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Abstract. Let E/K be an abelian extension of number fields, with E ̸ = Q. Let ∆ and n denote the absolute discriminant and degree of E. Letσdenote an element of the Galois group of E/K. Weprovethefollowingtheorems, assuming the Extended Riemann Hypothesis: () (1) There is a degree1 prime p of K such that p = σ, satis
Zeros of Dirichlet LFunctions near the Real Axis and Chebyshev's Bias
 JOURNAL OF NUMBER THEORY
, 2001
"... ..."
Zeros of Dedekind zeta functions in the critical strip
 Math.Comp.66 (1997), 1295–1321. MR 98d:11140 Laboratoire d’Algorithmique Arithmétique, Université BordeauxI,351coursdela Libération, F33405 Talence Cedex France Email address: omar@math.ubordeaux.fr
"... Abstract. In this paper, we describe a computation which established the GRH to height 92 (resp. 40) for cubic number fields (resp. quartic number fields) with small discriminant. We use a method due to E. Friedman for computing values of Dedekind zeta functions, we take care of accumulated roundoff ..."
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Cited by 6 (0 self)
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Abstract. In this paper, we describe a computation which established the GRH to height 92 (resp. 40) for cubic number fields (resp. quartic number fields) with small discriminant. We use a method due to E. Friedman for computing values of Dedekind zeta functions, we take care of accumulated roundoff error to obtain results which are mathematically rigorous, and we generalize Turing’s criterion to prove that there is no zero off the critical line. We finally give results concerning the GRH for cubic and quartic fields, tables of low zeros for number fields of degree 5 and 6, and statistics about the smallest zero of a number field. 0. Introduction and notations The Riemann zeta function and its generalization to number fields, the Dedekind zeta function, have been for well over a hundred years one of the central tools in number theory. It is recognized that the deepest single open problem in mathematics is the settling of the Riemann Hypothesis, and number theorists know that its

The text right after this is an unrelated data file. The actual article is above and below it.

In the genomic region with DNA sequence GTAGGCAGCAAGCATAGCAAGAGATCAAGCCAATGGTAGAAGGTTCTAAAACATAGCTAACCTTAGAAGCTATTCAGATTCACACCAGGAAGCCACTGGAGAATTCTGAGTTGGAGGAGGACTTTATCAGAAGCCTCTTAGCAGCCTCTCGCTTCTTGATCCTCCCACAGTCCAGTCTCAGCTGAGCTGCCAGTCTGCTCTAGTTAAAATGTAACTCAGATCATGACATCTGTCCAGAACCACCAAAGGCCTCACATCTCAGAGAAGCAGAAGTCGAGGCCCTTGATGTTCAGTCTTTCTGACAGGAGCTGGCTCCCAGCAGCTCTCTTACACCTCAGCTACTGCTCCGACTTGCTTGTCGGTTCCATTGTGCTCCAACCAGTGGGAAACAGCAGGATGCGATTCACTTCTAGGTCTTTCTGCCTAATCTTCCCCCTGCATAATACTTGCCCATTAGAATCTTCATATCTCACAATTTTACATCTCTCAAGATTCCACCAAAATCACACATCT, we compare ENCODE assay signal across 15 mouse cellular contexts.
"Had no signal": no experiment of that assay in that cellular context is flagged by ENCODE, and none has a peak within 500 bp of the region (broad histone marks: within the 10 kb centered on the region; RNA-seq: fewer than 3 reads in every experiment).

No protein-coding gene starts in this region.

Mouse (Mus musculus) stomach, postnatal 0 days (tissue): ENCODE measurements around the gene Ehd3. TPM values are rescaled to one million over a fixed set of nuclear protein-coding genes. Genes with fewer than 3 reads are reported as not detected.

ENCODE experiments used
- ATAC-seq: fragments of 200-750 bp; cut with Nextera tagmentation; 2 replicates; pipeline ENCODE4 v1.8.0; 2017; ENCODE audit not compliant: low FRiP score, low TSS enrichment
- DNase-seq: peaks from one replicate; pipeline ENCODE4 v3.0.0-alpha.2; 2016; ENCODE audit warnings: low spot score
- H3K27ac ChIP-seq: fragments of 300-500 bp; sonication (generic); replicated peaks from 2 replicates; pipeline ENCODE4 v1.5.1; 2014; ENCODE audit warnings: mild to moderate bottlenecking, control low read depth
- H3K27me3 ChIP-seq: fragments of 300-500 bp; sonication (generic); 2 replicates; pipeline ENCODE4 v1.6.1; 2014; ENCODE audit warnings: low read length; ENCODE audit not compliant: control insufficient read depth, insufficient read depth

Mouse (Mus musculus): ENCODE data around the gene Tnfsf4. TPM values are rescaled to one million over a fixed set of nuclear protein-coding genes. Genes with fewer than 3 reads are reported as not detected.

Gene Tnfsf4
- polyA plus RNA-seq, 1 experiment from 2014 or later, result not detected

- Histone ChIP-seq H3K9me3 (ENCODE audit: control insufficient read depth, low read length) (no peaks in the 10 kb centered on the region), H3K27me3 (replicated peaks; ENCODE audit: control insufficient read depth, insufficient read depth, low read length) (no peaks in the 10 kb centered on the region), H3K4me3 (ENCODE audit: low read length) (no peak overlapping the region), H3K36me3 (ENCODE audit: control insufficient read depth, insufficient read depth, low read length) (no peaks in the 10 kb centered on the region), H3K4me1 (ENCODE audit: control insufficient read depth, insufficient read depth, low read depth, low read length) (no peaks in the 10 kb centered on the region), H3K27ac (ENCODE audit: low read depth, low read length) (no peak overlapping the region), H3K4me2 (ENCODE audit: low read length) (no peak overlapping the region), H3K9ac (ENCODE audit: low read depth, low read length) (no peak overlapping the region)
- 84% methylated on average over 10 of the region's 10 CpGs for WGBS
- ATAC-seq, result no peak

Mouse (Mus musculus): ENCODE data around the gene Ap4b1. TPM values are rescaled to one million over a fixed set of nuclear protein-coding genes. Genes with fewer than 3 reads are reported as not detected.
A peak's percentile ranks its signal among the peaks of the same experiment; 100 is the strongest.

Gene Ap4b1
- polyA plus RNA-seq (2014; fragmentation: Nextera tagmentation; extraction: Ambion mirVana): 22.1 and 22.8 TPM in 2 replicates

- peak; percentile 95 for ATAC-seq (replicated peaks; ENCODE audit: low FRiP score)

IMPROVEMENTS TO TURING’S METHOD
"... Abstract. This article improves the estimate of the size of the definite integral of S(t), the argument of the Riemann zetafunction. The primary application of this improvement is Turing’s Method for the Riemann zetafunction. Analogous improvements are given for the arguments of Dirichlet Lfuncti ..."
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Cited by 4 (2 self)
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Abstract. This article improves the estimate of the size of the definite integral of S(t), the argument of the Riemann zetafunction. The primary application of this improvement is Turing’s Method for the Riemann zetafunction. Analogous improvements are given for the arguments of Dirichlet Lfunctions and of Dedekind zetafunctions. 1.
Real zeros of quadratic Dirichlet Lfunctions
 Invent. Math
"... A small part of the Generalized Riemann Hypothesis asserts that Lfunctions do not have zeros on the line segment ( 1 ..."
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Cited by 2 (1 self)
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A small part of the Generalized Riemann Hypothesis asserts that Lfunctions do not have zeros on the line segment ( 1